And what is wrong with the by-laws? The church seeks to make Genesis, which has always operated as a lay-driven cooperative, a representative body charged with managing our facility, into a weaker group that would need to respond to any demands given by either the church or the temple. No more discussion or thoughtful compromise, just absolute agreement to the demands of either of us. This is not at all what was envisioned at the beginning.

Ma la-asot? I really don’t know what to do. I don’t even know with whom to speak. So I decided to share this with you and to speak clearly. I will get, metaphorically and perhaps actually yelled at, for this sermon and it will also be open for comments on our web site. The fate of our synagogue is in question. Not its survival but its very nature. The church has held at least two general meetings, well attended, to share and discuss with all its members, this issue. You deserve no less.

But I chose Yom Kippur for this conversation starter because this day asks us to show chesid v’emet, true compassion. We say, “How can I ask God to forgive my sins, if I don’t forgive those who have wronged me?” We say this not in hope of Divine forgiveness, but in passion for human forgiveness. We seek compassion today. Saint Clare’s is our partner in a relationship that is so much more like a marriage than a business. And they are apparently in pain. They have not embarked on this path out of cruelty toward us. Rather they are deeply committed to Genesis and to us and deeply unhappy. And yes to some large extent we are committed to helping them achieve happiness as they are to us. Perhaps there are now sparks of anger in the room? Toward me, toward the church, toward their leaders, toward our leaders. I ask you to put such energies aside. I ask you to display compassion.

When I came to TBE, as I said, I was vetted for my loyalty to Genesis. I was even interviewed by the then rector, and in that moment we became friends. And, in truth, I became a loyal disciple of Genesis. I believe in its power and message, that two congregations can grow individually in each other’s company and be better for it. Genesis is not about money saved, nor is Genesis about environmental issues, inasmuch as one building can serve us both. No, Genesis, at its heart, is the precious notion that we will be better people because we value the journey of others different than ourselves. In a very small piece of the human landscape we say, loud and proud, that there is room for everyone. Genesis is why we, that is TBE, has such a profound commitment to social justice. Genesis is why we are an inclusive congregation. Genesis is why we are good to each other within Beth Emeth. Sure we might have been just as good without Genesis as our teacher. But I doubt it. 31 years and no one has tried to fire me. What kind of synagogue are we? Jews don’t act this way. But we live a lesson of acceptance. Genesis permeates the synagogue whether you know it or not.

We have reason to love Genesis and seek its success. And we have reason to seek a resolution that will preserve the love and the cooperative spirit that have sustained us for four decades. And if we can’t, then I will grieve, deeply, for something so precious and transformative. I hope that in conversation we will find the path we all can comfortably walk. I don’t know where we will end up, and I pray we are led by compassion.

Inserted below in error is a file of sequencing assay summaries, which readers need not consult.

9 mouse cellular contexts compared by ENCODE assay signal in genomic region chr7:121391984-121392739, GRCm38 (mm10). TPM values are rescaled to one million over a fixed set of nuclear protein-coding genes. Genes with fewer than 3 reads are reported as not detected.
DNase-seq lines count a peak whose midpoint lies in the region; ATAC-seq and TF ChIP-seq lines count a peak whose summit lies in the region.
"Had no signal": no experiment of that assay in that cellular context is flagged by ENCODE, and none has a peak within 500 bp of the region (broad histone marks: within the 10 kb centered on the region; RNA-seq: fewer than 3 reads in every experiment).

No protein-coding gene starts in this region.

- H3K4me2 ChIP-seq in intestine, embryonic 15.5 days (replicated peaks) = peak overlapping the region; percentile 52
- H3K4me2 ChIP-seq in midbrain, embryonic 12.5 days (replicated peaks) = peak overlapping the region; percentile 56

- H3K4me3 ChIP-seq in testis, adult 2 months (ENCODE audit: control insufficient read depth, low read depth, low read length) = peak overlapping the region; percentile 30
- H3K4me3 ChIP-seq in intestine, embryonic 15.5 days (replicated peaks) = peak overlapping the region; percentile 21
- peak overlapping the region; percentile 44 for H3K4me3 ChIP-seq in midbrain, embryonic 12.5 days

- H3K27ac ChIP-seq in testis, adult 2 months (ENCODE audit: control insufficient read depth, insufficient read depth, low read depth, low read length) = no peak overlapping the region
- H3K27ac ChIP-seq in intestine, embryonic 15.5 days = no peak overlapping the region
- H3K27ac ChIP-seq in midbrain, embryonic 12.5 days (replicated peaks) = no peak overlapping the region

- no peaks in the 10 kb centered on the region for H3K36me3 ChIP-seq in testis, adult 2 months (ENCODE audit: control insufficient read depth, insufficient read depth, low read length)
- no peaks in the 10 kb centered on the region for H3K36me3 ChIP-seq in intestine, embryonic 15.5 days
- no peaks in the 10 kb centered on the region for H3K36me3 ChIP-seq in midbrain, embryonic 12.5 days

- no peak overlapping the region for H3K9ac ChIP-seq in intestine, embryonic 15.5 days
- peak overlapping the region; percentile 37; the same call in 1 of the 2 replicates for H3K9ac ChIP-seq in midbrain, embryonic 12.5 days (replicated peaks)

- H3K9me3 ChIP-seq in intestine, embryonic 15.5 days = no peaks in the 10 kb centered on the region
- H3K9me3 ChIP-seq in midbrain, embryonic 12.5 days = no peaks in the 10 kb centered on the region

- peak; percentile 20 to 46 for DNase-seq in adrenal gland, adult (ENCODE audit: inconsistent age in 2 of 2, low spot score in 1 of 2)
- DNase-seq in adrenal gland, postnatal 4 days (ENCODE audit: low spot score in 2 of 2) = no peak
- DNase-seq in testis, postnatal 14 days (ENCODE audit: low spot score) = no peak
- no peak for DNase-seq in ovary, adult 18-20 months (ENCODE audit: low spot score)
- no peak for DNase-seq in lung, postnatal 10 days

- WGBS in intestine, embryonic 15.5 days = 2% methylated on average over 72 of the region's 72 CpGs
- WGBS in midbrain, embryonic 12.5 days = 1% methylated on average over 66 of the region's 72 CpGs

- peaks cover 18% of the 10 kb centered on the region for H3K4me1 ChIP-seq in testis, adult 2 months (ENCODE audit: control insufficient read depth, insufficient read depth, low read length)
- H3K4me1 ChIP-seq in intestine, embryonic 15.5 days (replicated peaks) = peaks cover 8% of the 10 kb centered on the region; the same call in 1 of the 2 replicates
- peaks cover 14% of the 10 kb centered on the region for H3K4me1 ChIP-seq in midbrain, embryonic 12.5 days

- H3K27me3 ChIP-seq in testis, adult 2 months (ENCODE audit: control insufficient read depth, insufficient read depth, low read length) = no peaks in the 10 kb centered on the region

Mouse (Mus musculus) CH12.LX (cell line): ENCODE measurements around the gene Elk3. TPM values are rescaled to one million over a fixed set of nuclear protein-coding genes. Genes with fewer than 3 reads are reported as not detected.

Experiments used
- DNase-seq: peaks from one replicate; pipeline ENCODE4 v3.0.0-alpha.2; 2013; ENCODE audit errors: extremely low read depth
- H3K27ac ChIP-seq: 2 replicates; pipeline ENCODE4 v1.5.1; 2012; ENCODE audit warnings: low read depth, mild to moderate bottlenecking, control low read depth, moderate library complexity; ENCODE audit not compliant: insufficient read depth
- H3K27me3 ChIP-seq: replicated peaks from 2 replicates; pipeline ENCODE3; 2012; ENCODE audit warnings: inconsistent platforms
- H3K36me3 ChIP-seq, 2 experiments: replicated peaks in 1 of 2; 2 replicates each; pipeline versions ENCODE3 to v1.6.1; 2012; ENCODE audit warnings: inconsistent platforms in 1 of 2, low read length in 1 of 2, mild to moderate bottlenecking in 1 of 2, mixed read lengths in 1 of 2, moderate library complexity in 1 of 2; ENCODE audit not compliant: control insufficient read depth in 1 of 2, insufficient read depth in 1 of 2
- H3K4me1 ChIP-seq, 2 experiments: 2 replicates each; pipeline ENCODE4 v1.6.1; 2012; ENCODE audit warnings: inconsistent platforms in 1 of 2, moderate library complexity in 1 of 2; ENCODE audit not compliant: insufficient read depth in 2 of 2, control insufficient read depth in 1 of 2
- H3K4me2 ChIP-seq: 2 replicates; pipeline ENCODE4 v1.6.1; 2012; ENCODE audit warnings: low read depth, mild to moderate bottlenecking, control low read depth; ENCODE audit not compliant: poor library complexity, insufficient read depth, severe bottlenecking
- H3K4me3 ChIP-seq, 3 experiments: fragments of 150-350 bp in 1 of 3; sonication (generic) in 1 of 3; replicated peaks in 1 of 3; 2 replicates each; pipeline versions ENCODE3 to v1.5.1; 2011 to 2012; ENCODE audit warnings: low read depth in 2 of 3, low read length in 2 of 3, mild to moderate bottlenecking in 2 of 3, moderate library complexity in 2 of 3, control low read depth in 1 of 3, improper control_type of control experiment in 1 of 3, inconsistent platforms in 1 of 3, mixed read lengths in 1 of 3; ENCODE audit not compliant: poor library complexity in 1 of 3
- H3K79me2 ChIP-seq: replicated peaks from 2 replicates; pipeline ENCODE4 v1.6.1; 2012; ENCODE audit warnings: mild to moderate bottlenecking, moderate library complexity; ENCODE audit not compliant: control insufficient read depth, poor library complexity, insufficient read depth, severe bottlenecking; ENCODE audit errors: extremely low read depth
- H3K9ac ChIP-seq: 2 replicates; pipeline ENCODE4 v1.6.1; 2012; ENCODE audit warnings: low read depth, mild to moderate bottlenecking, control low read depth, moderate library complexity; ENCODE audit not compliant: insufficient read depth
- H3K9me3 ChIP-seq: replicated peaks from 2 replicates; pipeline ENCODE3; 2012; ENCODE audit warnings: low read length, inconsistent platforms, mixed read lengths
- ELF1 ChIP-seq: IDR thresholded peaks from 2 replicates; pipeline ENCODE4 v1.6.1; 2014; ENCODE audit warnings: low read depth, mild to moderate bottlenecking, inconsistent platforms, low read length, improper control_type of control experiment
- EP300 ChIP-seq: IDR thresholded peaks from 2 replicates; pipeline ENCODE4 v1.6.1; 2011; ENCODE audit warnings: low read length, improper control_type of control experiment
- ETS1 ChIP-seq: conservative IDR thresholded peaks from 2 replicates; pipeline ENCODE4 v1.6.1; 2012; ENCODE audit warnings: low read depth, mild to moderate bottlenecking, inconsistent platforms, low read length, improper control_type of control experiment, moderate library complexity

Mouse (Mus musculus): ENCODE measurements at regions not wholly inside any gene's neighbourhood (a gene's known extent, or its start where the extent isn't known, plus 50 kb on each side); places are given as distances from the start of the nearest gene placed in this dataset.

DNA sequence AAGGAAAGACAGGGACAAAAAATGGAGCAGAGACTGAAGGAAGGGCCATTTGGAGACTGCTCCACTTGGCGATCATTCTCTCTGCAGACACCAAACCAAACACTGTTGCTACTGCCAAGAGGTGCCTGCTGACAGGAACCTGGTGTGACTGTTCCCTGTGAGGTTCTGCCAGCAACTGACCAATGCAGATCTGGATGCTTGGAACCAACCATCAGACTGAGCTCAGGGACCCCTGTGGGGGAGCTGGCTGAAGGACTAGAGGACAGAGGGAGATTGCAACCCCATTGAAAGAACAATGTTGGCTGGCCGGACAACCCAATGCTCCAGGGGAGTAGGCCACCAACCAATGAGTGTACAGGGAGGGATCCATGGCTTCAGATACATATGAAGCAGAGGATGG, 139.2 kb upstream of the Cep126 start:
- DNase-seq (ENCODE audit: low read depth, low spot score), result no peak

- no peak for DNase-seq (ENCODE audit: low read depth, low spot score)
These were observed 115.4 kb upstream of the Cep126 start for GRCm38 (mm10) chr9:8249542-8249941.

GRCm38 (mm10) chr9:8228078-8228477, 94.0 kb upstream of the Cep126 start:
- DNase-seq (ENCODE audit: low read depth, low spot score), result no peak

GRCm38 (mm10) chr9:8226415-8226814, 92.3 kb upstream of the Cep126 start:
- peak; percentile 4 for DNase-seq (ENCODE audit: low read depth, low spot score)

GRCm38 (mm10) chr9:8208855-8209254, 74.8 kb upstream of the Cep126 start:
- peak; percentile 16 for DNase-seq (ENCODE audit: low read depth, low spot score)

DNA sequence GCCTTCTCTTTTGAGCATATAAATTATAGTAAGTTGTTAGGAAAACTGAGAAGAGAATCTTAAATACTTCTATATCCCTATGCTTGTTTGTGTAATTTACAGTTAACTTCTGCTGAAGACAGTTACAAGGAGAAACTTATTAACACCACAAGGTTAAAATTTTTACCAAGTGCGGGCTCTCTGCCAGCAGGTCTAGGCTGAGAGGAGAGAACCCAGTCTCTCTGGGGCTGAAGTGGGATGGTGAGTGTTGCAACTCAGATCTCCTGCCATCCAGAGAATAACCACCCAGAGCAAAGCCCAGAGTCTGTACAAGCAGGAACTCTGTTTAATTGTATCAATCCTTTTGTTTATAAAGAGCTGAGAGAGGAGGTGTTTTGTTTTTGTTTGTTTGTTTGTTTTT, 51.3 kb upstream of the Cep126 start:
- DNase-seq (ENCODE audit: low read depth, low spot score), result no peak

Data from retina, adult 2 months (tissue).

Dear God,

Help me to be strong in our commitment to our friends in Saint Clare’s Church. May we continue to build a strong union together. May we respect their journey, their hopes and aspirations to live lives infused with your presence. Wherever we find ourselves, may we be grateful for time we spend together and hopeful for continued engagement. Genesis was a gift You bestowed upon us; that we created in partnership not only with Saint Clares but with You, the God of the universe. Genesis strengthens us and we hope brings others to see both the humanity we all share and the one God behind us all. May we go forward with open hearts.

To watch this sermon, click here.


  1. This comment has been removed by the author.

  2. In the 1970s, part of the motivation for creating Genesis was the recognition of the wastefulness of the space of many institutional structures which stood empty for a significant fraction of the time. Since its creation, just as Rabbi Levy has said, Genesis has grown into a truly valuable partnership.

    To be helpful, I need a detailed understanding of St. Clare's difficulties and dissatisfactions. I don't need a blaming explanation. I need an explanation of how we can help our partner.

  3. What is the St. Clare's/Genesis issue and how does it relate to the High Holiday's?

  4. Thank you Rabbi Levy for the very thoughtful and compassionate way in which you have approached and shared this difficult situation with all of us. I'll admit that my first knee-jerk reaction was exactly that-- reactive, and probably also jerky. But you wisely predicted this response and called for each of us to approach with compassion. I see that the only way we can possibly move forward, no matter what the outcome will be, is by doing so with compassion and integrity. Genesis was founded in these values, and we have a responsibility to maintain them. It is also clear to me that no matter the outcome, it is the process by which we get there that will be the true test of our commitment not only to the values that created and have sustained Genesis all these years, but that process, and how all parties conduct themselves, will be the best demonstration of our collective commitment to partnership and harmony.

  5. It seems that St. Clare's perceives a problem and has offered a solution. I understand, at least in a basic sense, what the proposed solution is, but I cannot evaluate it because I don't understand what the perceived problem is. I'm not saying there isn't one, just that without knowing what we are trying to solve it's hard to know if this is the right way to solve it.